And if you disagree with their crazy, radical, fanatical, infantile, ignorant, ill-thought-out, half-baked opinions they'll scream "RACIST! BIGOT!" at you.

I was never a fan of the Christian-neoconservative coalition that existed from Reagan to Bush Jr. – to say the least. But American Christians were never this crazy. Not even close.

In fact, Democrat neoliberals are now saying Republicans are evil for veering away from neoconservative ideology. Like Bill Maher says if Bush Jr., Paul Ryan, Mitch McConnell, or any other neocon was the president he would be fine with it.

While Donald Trump tries to bring living wages to Latin America, Democrat (and Liberal) neoliberals and Republican (and Conservative) neocons try to keep Latin America under the boot of oppression.

They want to maintain the status quo of American neocolonialism that has wreaked havoc in the region since 9/11 – 1973. When the "war on socialism" rolled into Chile. By the late 1980s, it was the "war on drugs" tearing up the region.

All this evil and corruption so upper-crust moochers can get a better deal on mining rights and factory wages.

And void-worshiping fanatics supporting brutal continental systemic racism while screaming "racist" at their political enemies.

It don't get crazier than that!

Anonymous said...

This is what keeps Junior "awake at night":

Toronto Star: NAFTA talks focus on low wages for Mexican autoworkers

Northern PoV said...

"the separation of church and state"
as you've pointed out was a foundation of the USA.
And it was gloriously revolutionary at the time.
Perhaps it still is today given that Canada still has a sovereign who is the titular head of a church.

If humanity had continued to progress (I'd argue that we've gone off on an evolutionary dead-end detour) then religion would now be banished to the museums and history 101 courses.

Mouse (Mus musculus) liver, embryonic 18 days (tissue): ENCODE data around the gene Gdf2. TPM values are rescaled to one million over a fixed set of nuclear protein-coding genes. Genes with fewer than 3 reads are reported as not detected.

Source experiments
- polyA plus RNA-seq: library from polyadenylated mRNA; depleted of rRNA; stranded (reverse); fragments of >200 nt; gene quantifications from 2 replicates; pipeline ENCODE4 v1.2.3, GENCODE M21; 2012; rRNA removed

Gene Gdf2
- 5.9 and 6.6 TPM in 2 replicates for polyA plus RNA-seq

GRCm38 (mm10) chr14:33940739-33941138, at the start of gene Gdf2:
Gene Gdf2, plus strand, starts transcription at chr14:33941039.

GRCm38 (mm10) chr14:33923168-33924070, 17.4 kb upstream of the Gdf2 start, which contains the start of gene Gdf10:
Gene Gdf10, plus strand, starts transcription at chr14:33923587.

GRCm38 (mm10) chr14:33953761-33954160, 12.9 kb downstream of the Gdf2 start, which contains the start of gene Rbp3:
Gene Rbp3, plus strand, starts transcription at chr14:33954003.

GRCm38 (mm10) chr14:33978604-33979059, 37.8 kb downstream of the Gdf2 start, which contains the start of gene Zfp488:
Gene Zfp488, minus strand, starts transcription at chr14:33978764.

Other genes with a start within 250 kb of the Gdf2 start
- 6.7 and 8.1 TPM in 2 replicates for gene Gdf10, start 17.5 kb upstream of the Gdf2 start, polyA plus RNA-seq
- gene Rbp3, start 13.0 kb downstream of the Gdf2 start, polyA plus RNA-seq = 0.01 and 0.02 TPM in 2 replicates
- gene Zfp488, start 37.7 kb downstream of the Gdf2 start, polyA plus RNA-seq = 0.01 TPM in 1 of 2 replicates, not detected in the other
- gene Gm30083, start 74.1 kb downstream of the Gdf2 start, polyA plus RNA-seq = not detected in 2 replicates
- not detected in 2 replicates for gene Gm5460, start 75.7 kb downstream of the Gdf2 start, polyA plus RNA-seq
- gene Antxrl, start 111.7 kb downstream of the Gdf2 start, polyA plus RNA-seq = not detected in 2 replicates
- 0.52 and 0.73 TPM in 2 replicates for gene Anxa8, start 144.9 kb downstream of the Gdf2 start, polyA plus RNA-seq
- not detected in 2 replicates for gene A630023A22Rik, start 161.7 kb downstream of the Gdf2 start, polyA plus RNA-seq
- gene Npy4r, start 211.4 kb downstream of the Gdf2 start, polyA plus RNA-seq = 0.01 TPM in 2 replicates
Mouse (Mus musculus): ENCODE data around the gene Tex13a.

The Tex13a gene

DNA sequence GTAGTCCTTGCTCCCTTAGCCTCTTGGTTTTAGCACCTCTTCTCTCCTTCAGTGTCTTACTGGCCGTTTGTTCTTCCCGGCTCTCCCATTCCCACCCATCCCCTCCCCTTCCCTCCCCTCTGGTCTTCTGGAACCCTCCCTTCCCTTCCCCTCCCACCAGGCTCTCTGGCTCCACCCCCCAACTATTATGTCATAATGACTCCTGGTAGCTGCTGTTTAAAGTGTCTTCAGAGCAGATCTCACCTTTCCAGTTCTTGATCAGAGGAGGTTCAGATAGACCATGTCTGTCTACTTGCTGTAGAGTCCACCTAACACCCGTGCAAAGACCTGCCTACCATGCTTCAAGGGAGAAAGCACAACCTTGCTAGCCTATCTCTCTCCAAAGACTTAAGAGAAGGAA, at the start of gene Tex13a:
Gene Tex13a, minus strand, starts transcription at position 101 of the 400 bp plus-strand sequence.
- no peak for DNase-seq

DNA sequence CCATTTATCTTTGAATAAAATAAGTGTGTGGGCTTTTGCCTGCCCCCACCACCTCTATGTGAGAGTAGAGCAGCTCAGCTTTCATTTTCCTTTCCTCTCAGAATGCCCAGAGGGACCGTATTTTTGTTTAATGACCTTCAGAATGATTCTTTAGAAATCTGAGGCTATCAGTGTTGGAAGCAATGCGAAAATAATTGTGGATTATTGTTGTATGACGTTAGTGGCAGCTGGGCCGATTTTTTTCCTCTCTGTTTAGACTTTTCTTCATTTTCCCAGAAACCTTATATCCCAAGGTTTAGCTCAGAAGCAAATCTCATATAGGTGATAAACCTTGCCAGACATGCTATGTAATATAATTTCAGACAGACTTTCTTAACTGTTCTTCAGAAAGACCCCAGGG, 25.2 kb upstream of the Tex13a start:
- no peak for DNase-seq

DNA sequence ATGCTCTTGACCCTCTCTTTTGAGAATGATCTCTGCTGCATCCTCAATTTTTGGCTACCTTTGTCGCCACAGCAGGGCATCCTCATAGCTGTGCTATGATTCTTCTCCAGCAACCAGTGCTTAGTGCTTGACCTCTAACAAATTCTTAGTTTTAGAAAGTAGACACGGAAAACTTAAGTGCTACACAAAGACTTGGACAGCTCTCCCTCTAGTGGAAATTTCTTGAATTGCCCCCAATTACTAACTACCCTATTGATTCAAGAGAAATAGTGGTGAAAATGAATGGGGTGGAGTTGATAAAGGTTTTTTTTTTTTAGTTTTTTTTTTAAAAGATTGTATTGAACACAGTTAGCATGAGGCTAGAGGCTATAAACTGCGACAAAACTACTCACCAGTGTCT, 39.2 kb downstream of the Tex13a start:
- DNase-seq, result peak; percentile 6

The Mound of Sound said...

@ Anon. That's some Anne Coulter-grade crazy you're on. Who are these upper-crust moochers of which you speak? The Koch boys, the Coors family, Adelson, everyone who just pocketed millions of windfall greenbacks from the Republican/Trump tax cuts for the rich? You've got the patter down just fine. Your problem is the facts getting in the way of your narrative. Lock Her Up, Lock Her Up, eh?

The Mound of Sound said...

I agree, TB, they are a bit scary. Any time you get any significant number of people deeply embracing illusion there's reason to worry.

The Mound of Sound said...

Sal, there's a pattern to neoliberal politics. It doesn't leave enough oxygen for statesmanship, vision or even the courage to do what's right. It's politics in fetters, leg chains, just shuffling along to very little gain for the public, very big gain for the corporate sector and those who control it. Politicians obsess with growing the GDP, largely ignoring who actually benefits from that increased economic activity.

The Mound of Sound said...

I wouldn't worry too much, NPoV. Both the UDHR and the Charter offer pretty wide protections against dominant state religions. It's interesting, however, the alliance that has emerged in Russia between Putin and the Orthodox church.

Anonymous said...

People will always need religion , it's on of the few thing in life that is sure (along with death and taxes ) . Individual may dispense with religion . However , for society it's a must . There are no human society existed without a form of religion .
It's called "separation of state and church " and not "separation of state and religion " and there is a difference . The separation is to protect politics from priesthood and unquestioned power .
Form Farewell address by George Washington (via wikipedia )